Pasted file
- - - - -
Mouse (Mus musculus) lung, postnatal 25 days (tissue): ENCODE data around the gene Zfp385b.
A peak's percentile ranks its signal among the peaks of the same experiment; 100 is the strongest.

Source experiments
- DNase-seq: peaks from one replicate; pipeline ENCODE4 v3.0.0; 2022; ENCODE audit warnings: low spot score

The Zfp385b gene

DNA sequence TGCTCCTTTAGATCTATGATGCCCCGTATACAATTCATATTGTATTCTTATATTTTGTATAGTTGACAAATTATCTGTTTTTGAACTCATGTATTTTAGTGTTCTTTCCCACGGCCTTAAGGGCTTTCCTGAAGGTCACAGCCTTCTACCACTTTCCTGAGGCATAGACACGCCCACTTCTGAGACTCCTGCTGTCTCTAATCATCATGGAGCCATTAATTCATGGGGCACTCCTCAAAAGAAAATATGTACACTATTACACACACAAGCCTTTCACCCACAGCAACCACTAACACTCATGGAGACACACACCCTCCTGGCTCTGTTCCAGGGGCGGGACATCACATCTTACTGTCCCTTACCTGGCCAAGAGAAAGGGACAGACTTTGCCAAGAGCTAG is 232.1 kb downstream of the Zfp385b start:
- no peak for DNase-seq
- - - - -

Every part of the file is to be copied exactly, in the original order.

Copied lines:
Mouse (Mus musculus) lung, postnatal 25 days (tissue): ENCODE data around the gene Zfp385b.
A peak's percentile ranks its signal among the peaks of the same experiment; 100 is the strongest.

Source experiments
- DNase-seq: peaks from one replicate; pipeline ENCODE4 v3.0.0; 2022; ENCODE audit warnings: low spot score

The Zfp385b gene

DNA sequence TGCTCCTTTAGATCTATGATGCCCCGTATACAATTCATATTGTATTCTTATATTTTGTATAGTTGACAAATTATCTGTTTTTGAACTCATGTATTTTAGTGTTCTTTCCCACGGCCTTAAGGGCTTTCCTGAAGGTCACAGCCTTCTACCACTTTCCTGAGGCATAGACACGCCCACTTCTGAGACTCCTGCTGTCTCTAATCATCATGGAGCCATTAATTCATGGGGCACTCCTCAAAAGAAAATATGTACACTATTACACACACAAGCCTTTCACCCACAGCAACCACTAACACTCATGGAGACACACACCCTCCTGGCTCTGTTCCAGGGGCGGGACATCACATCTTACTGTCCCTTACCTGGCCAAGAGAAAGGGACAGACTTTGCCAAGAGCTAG is 232.1 kb downstream of the Zfp385b start:
- no peak for DNase-seq